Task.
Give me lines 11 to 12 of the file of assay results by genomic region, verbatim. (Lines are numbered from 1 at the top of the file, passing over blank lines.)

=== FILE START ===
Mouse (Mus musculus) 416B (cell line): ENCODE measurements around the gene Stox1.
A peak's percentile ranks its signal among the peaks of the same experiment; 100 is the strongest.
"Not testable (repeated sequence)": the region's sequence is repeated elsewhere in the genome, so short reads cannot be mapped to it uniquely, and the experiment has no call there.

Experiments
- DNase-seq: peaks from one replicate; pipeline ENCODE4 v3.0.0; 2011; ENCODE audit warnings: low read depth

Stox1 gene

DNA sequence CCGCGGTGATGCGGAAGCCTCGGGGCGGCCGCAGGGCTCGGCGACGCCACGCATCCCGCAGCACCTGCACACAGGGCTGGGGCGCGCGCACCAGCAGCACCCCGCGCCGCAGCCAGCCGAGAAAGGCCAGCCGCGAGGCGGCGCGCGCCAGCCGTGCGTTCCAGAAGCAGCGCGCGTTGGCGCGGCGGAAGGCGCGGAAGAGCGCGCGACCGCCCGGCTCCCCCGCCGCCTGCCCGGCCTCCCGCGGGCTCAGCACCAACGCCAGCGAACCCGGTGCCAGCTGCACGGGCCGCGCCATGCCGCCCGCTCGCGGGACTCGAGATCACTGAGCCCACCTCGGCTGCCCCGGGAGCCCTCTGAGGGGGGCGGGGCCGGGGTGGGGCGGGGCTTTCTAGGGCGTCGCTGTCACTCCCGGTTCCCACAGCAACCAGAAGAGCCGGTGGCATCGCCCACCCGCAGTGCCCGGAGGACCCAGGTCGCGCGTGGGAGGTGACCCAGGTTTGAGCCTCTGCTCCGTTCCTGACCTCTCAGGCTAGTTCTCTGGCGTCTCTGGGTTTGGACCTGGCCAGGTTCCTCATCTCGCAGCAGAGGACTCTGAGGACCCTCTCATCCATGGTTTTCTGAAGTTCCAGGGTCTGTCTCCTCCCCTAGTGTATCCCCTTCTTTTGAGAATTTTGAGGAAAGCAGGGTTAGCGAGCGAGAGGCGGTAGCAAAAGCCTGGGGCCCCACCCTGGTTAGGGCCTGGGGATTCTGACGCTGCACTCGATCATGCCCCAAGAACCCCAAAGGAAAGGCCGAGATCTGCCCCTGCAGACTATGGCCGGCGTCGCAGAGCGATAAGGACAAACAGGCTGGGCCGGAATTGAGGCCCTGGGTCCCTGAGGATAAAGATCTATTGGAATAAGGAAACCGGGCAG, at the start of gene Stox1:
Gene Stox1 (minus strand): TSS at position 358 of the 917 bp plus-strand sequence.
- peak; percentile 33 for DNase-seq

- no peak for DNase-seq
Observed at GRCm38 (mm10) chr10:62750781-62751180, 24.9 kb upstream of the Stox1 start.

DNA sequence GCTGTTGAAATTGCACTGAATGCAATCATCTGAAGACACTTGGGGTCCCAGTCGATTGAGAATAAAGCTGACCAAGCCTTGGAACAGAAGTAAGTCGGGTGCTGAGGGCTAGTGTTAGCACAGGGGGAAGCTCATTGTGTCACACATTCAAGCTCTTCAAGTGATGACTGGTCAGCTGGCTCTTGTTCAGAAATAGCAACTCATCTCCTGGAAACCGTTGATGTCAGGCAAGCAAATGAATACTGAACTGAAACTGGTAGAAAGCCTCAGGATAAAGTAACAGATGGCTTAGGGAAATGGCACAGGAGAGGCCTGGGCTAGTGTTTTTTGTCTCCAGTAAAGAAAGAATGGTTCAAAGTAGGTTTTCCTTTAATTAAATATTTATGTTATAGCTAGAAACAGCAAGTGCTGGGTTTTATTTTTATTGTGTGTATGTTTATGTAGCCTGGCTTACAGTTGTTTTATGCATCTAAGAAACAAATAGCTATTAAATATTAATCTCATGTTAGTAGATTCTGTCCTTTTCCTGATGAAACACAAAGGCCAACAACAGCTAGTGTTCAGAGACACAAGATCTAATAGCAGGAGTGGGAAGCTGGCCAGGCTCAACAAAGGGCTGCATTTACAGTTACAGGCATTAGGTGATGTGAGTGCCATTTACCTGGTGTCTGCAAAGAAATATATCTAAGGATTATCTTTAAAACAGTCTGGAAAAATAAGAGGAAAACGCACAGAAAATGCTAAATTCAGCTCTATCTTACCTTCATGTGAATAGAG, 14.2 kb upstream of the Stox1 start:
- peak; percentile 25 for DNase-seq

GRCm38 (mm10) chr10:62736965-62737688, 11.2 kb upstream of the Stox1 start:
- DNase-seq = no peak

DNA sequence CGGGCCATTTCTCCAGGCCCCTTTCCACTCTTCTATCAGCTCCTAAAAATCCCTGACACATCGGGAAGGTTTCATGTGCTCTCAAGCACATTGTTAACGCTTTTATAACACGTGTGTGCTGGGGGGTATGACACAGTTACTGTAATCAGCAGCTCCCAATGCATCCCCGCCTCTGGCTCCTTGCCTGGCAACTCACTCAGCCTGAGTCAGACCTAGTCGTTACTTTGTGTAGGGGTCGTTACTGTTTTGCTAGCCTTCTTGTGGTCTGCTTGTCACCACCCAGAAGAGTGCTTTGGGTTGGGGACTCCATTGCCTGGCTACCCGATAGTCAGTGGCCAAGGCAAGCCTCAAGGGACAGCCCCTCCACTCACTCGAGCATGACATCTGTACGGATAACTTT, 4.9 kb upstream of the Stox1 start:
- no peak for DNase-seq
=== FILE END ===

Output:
Observed at GRCm38 (mm10) chr10:62750781-62751180, 24.9 kb upstream of the Stox1 start.

DNA sequence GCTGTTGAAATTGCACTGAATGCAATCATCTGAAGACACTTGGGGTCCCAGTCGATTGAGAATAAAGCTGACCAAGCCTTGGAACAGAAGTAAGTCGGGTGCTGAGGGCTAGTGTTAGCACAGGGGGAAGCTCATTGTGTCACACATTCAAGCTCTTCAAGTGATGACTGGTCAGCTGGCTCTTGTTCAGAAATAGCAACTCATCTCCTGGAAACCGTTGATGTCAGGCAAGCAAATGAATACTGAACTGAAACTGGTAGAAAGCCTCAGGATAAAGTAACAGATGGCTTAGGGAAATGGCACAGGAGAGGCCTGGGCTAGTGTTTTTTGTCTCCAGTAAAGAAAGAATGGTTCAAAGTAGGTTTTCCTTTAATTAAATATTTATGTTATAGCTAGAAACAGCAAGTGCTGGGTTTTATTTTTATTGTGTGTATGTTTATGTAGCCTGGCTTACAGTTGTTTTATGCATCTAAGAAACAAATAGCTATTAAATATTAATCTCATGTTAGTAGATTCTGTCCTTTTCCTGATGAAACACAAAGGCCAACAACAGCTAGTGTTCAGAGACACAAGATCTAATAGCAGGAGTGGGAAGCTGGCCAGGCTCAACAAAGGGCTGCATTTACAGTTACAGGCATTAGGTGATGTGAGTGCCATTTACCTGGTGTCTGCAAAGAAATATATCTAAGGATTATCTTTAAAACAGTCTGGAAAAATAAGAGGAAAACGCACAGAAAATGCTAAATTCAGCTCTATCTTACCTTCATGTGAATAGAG, 14.2 kb upstream of the Stox1 start: